A few minutes every morning is all you need.
Stay up to date on the world's Headlines and Human Stories. It's fun, it's factual, it's fluff-free.
Us humans have been dreaming about making it to the planet Mars for pretty much as long as we’ve been able to see the thing. But now, we’re getting pretty close to actually being able to do that, and depending on who you listen to, it might even happen in the next 15 years.
But deciding what to pack for your trip to Mars is no easy task. Sure, you might bring along all nine seasons of “The Office” and a stuffed animal to watch it with, but far more critical than Mr. Snugglekins is, well, the oxygen you’ll need to stay alive.
Fortunately, the good folks at NASA and MIT have been working on a solution so that astronauts won’t have to bring too much oxygen to the planet with them, which could be really expensive. How does that work? Well, keeping in mind that Mars’ atmosphere is mostly carbon dioxide, the basic idea is you separate the carbon atom from the oxygen atoms, and voila, you have the stuff we breathe.
And a recent study published by researchers at MIT showed that the project they worked on with NASA, called the Mars Oxygen In-Situ Resource Utilization Experiment (aka MOXIE), actually works. The version they tested out was about the size of a toaster, and it went along to Mars with the Perseverance rover that landed on the red planet last year.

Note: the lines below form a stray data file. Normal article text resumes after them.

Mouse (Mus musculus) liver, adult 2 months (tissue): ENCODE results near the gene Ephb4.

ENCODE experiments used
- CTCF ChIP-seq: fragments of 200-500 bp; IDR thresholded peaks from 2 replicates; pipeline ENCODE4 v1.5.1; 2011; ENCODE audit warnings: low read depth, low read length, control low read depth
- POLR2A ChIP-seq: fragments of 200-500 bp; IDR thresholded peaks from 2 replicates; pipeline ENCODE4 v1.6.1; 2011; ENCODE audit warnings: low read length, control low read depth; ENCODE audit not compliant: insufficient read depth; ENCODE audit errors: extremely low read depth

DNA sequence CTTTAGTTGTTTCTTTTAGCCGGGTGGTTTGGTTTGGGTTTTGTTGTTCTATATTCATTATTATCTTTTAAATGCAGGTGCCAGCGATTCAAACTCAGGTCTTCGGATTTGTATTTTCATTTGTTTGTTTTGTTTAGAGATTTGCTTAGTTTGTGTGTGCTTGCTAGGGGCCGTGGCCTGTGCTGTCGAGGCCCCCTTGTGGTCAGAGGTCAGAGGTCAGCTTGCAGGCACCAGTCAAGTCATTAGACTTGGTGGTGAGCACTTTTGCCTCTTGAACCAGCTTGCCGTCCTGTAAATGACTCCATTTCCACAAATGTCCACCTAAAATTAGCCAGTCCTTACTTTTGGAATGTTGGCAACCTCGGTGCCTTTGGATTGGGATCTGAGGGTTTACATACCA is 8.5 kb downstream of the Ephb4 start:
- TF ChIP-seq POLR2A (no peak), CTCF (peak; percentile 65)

The little machine produced about six grams of oxygen an hour, which is the same output as a small tree. If you’re doing the math, that’s not enough to sustain a human, but the idea was really a proof of concept and will be scaled up going forward.
This is a huge deal, though. It means that space agencies can save a bunch of weight by not carrying all that equipment and oxygen over. And keep in mind that while oxygen is good for breathing, it’s also used in rocket fuel, so this also means saving weight from the gas we won’t have to send over.
Basically, they won’t have to kick Mr. Snugglekins off the rocket because there’s no space, and that’s what matters.